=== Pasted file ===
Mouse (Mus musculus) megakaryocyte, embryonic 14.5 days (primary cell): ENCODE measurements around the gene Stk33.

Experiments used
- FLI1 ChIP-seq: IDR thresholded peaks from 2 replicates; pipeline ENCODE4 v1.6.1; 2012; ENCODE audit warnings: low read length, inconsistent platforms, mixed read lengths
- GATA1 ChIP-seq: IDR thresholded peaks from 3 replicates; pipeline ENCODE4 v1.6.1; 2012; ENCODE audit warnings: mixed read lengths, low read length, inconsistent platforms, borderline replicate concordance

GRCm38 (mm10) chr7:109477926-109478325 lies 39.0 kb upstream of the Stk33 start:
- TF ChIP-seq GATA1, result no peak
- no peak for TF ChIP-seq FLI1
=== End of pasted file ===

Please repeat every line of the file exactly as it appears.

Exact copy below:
Mouse (Mus musculus) megakaryocyte, embryonic 14.5 days (primary cell): ENCODE measurements around the gene Stk33.

Experiments used
- FLI1 ChIP-seq: IDR thresholded peaks from 2 replicates; pipeline ENCODE4 v1.6.1; 2012; ENCODE audit warnings: low read length, inconsistent platforms, mixed read lengths
- GATA1 ChIP-seq: IDR thresholded peaks from 3 replicates; pipeline ENCODE4 v1.6.1; 2012; ENCODE audit warnings: mixed read lengths, low read length, inconsistent platforms, borderline replicate concordance

GRCm38 (mm10) chr7:109477926-109478325 lies 39.0 kb upstream of the Stk33 start:
- TF ChIP-seq GATA1, result no peak
- no peak for TF ChIP-seq FLI1